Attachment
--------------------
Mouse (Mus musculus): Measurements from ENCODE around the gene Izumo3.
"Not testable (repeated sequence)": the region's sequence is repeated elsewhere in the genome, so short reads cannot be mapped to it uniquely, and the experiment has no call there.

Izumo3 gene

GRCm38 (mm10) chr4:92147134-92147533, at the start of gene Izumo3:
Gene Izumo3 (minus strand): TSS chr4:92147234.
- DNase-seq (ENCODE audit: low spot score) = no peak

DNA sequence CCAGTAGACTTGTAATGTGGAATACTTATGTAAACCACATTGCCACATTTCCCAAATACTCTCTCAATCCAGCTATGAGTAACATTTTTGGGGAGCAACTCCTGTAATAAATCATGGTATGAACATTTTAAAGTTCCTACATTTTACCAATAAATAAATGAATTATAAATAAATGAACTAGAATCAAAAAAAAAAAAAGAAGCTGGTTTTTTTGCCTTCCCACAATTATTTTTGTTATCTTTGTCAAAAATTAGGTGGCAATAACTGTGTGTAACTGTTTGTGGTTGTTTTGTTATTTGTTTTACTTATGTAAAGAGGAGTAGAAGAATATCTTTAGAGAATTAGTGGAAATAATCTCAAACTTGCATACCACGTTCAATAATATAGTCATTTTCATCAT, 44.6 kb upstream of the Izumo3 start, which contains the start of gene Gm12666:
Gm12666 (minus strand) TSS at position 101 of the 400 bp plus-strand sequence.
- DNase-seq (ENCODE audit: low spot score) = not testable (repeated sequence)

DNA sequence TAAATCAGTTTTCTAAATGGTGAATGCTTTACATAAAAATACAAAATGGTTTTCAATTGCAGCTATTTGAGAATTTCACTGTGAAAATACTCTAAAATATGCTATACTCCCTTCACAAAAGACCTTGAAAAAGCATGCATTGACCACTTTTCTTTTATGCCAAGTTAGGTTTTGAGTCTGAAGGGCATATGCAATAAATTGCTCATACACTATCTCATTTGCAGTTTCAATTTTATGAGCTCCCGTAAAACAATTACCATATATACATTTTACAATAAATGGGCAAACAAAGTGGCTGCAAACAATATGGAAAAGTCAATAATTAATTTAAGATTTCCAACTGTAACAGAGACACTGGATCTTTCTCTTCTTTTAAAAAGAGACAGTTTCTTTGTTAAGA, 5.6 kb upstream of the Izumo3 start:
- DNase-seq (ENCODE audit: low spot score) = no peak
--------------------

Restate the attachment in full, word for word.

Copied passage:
Mouse (Mus musculus): Measurements from ENCODE around the gene Izumo3.
"Not testable (repeated sequence)": the region's sequence is repeated elsewhere in the genome, so short reads cannot be mapped to it uniquely, and the experiment has no call there.

Izumo3 gene

GRCm38 (mm10) chr4:92147134-92147533, at the start of gene Izumo3:
Gene Izumo3 (minus strand): TSS chr4:92147234.
- DNase-seq (ENCODE audit: low spot score) = no peak

DNA sequence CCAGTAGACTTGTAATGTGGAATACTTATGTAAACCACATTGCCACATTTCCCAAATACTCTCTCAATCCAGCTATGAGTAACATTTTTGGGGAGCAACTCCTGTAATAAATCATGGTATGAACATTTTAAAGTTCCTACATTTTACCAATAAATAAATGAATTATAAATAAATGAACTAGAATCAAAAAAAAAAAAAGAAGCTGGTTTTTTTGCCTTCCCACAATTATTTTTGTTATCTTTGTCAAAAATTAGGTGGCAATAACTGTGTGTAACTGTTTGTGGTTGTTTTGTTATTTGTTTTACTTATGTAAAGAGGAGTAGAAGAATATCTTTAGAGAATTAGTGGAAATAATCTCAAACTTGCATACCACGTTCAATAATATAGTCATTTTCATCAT, 44.6 kb upstream of the Izumo3 start, which contains the start of gene Gm12666:
Gm12666 (minus strand) TSS at position 101 of the 400 bp plus-strand sequence.
- DNase-seq (ENCODE audit: low spot score) = not testable (repeated sequence)

DNA sequence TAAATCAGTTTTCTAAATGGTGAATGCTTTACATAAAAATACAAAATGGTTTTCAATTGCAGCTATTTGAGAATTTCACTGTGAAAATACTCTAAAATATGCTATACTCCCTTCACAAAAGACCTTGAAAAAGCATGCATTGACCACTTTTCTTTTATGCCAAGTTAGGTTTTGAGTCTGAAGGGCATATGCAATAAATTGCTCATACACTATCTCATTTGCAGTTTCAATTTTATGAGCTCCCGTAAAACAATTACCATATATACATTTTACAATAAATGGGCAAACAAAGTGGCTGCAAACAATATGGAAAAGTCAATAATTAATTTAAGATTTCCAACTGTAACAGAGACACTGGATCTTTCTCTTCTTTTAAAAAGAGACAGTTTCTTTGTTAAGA, 5.6 kb upstream of the Izumo3 start:
- DNase-seq (ENCODE audit: low spot score) = no peak